Schumpeter, Joseph A. "John Maynard Keynes: 1883-1946." American Economic Review. Vol. 36, No. 4 (September, 1946), pp. 495-518.
Explanation is not far to seek. The higher ranges of mathematical economics are in the nature of what is in all fields referred to as “pure science.” Results have little bearing – as yet, in any case – upon practical questions. And questions of policy all but monopolized Keynes’s brilliant abilities. He was much too cultivated and much too intelligent to despise logical niceties. To some extent he enjoyed them; to a still greater extent he bore with them; but beyond a boundary which it did not take him long to reach, he lost patience with them. L’art pour l’art was no part of his scientific creed. Whereverelse he may have been progressive, he was not a progressivein analytic method. We shall see that this also holds in other respects that are unconnected with the use of higher mathematics. If the purpose seemed to justify it, he had no objection to using arguments that were as crude as those of Sir Thomas Mun.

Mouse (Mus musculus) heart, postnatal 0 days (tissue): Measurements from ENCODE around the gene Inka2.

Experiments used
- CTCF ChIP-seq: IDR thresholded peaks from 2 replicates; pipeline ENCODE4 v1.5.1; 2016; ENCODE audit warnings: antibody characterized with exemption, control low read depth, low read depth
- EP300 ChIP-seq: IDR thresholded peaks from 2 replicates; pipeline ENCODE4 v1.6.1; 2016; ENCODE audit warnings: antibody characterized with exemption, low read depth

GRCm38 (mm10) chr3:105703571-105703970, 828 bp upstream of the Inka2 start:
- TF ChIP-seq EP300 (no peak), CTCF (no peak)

Historia de la Macroeconomía [pdf]